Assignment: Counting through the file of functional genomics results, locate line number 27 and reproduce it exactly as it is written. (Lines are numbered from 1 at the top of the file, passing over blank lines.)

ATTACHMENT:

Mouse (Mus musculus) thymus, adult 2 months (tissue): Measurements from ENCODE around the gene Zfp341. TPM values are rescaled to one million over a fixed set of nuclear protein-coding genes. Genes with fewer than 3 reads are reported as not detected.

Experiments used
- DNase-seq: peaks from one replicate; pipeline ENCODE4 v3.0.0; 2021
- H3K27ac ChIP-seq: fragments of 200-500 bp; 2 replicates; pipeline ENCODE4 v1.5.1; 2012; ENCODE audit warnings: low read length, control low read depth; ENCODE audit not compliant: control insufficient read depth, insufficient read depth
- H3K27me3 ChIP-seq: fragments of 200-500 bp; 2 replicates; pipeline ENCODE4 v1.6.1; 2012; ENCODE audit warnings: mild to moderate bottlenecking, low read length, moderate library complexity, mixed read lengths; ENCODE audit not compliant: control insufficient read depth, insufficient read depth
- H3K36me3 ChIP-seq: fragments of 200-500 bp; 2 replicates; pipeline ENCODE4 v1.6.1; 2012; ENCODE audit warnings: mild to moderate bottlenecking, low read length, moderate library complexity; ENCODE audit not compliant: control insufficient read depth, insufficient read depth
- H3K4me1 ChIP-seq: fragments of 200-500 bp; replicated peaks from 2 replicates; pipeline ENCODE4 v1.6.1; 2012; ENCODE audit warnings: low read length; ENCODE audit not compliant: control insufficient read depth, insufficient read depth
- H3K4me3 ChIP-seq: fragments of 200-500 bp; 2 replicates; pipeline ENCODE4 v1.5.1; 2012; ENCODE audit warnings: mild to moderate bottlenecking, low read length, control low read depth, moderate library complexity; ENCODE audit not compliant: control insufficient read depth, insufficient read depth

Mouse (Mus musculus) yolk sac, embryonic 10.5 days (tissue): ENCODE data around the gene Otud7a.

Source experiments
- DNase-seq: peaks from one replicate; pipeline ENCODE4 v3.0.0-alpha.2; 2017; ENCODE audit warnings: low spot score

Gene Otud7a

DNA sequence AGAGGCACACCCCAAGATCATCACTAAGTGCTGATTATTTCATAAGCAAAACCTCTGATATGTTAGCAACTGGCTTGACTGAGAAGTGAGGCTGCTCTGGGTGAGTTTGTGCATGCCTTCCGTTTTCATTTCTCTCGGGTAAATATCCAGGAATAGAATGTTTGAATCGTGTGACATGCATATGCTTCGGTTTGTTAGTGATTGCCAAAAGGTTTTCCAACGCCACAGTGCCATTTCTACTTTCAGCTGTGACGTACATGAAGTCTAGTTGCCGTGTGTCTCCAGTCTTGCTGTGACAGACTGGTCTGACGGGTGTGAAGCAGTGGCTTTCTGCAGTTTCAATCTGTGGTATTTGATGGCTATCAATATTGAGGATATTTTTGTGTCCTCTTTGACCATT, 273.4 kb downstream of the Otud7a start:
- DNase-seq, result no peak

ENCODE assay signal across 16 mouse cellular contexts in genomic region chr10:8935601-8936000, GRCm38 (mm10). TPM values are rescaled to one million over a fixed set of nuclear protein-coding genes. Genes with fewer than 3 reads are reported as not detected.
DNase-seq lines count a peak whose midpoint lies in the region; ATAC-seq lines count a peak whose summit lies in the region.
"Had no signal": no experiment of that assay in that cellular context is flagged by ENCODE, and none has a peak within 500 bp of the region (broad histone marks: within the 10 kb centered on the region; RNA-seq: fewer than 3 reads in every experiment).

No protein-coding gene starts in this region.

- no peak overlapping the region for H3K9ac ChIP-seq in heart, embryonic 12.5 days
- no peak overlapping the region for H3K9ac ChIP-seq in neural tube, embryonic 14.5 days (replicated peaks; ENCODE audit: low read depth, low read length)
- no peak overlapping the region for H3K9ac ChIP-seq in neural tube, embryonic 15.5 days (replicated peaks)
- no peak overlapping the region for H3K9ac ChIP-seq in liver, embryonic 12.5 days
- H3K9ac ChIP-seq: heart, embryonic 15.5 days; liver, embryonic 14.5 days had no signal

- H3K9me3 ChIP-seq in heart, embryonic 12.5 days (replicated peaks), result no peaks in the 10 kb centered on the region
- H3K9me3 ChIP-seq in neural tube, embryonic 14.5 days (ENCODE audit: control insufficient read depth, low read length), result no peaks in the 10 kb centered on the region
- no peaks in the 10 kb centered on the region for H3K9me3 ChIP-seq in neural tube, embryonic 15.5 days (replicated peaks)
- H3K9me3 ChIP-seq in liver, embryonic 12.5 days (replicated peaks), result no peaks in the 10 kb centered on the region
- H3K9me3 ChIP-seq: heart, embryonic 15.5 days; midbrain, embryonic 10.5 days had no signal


- H3K9me3 ChIP-seq in liver, embryonic 12.5 days (replicated peaks), result no peaks in the 10 kb centered on the region